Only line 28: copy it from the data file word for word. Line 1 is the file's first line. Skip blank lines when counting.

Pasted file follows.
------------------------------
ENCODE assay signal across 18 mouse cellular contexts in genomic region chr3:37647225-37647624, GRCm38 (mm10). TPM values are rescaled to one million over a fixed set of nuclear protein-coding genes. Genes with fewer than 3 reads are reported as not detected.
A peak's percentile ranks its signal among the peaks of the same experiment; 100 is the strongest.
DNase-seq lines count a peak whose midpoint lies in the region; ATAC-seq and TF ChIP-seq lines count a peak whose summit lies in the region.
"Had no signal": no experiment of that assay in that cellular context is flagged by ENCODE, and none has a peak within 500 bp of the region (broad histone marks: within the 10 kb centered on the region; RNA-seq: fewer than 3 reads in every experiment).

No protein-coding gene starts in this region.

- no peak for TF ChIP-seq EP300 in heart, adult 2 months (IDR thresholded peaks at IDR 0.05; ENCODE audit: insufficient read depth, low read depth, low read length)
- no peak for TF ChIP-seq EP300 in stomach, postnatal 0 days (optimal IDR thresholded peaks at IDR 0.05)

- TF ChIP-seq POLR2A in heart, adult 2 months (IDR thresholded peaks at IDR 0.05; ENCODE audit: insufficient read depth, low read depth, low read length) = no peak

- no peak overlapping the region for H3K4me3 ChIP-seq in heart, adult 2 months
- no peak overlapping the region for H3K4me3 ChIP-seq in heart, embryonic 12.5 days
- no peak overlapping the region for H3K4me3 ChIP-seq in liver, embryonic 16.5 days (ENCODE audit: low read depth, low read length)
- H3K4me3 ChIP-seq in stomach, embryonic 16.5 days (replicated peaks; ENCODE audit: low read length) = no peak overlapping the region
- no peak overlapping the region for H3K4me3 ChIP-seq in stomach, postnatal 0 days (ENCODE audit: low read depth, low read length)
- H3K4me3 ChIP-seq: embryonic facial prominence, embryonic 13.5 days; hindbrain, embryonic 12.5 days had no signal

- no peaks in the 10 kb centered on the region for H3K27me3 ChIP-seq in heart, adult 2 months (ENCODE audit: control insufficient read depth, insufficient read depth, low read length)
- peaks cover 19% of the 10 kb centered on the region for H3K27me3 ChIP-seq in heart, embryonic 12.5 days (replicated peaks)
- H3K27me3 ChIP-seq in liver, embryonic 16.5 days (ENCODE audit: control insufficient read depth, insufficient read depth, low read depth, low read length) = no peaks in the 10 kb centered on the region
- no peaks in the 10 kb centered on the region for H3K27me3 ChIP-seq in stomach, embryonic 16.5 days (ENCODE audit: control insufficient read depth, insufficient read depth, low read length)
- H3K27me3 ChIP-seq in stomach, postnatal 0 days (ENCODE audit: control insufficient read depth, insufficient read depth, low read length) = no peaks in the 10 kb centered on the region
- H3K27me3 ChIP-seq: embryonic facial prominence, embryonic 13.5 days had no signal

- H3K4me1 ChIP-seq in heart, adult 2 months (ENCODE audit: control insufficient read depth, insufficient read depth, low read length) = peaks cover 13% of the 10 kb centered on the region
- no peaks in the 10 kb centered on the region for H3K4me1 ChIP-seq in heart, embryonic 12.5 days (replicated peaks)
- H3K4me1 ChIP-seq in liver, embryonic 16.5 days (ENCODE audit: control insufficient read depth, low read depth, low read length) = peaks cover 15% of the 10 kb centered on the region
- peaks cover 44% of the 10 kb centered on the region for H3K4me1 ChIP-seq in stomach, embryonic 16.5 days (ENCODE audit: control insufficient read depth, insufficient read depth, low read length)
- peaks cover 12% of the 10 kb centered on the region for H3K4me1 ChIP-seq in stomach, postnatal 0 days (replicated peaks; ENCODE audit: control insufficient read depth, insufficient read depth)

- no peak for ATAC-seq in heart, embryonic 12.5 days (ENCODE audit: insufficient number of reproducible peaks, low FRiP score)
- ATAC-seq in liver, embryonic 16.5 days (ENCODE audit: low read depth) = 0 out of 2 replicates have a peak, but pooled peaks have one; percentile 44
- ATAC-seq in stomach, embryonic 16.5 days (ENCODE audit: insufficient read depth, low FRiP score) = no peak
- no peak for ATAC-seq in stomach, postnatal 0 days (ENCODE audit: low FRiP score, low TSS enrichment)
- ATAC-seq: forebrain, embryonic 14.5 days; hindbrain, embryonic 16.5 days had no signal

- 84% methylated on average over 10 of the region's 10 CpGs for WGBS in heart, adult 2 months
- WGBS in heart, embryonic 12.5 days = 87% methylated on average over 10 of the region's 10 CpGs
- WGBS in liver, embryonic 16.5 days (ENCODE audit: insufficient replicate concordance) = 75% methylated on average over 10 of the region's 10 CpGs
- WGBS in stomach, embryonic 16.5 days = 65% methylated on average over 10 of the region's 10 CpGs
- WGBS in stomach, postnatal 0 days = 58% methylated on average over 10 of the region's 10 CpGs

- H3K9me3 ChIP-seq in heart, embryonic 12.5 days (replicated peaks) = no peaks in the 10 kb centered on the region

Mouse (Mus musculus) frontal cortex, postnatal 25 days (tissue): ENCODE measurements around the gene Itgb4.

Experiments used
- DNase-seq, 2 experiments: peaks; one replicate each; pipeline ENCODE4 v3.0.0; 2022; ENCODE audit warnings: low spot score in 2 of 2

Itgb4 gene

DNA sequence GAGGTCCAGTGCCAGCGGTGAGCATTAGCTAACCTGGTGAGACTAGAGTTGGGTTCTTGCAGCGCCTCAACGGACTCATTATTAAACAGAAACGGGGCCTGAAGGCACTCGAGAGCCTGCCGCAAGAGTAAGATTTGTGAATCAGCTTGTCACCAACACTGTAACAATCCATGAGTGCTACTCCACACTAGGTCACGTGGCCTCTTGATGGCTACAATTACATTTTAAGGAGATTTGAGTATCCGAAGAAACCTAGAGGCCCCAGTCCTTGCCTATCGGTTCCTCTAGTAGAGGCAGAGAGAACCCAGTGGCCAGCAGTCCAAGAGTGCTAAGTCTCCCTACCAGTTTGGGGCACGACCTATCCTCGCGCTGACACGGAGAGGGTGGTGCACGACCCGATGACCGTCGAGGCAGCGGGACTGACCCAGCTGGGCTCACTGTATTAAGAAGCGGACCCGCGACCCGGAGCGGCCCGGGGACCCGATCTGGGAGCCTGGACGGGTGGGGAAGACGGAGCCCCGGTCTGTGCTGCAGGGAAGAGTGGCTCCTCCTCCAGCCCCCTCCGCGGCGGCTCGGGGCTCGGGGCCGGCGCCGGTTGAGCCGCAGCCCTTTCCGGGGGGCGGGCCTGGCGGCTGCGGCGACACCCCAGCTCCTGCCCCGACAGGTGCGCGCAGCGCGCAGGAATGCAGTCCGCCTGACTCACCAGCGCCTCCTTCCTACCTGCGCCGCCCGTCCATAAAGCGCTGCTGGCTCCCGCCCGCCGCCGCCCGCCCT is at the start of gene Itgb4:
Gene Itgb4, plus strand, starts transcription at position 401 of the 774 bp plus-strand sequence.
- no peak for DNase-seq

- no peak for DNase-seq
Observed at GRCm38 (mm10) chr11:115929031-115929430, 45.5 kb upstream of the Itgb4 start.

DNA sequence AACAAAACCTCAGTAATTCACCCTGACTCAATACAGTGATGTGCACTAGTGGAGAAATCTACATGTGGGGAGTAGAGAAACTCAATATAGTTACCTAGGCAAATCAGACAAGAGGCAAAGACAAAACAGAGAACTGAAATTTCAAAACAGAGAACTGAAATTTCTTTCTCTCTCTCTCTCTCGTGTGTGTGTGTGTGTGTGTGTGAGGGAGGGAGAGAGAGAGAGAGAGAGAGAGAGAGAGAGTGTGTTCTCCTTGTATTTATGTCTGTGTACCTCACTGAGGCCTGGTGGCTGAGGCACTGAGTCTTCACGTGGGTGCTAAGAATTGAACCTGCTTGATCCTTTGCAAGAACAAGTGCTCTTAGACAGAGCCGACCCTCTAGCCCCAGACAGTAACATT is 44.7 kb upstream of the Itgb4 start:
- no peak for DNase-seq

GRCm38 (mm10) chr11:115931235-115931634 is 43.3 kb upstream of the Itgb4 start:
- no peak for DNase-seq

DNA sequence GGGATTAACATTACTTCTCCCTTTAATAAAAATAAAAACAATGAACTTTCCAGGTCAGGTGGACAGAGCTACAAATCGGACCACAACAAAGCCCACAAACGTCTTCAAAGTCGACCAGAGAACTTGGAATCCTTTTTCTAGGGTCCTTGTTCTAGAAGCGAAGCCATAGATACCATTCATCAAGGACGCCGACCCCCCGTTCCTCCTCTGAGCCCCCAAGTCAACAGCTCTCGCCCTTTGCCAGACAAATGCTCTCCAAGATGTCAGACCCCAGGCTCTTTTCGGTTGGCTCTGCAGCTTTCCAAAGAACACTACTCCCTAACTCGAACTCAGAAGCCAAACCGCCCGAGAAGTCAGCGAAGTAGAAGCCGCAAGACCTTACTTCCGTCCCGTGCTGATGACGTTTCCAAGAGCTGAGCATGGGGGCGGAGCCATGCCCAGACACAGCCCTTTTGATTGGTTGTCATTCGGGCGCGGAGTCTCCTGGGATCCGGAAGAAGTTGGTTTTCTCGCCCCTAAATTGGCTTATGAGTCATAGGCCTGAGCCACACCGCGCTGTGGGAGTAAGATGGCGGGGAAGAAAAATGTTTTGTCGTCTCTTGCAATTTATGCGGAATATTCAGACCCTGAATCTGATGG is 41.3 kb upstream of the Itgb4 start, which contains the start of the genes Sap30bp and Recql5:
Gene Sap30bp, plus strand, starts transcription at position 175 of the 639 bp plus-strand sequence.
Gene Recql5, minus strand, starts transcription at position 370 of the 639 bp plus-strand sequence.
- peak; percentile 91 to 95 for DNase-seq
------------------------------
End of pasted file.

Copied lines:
- ATAC-seq in stomach, embryonic 16.5 days (ENCODE audit: insufficient read depth, low FRiP score) = no peak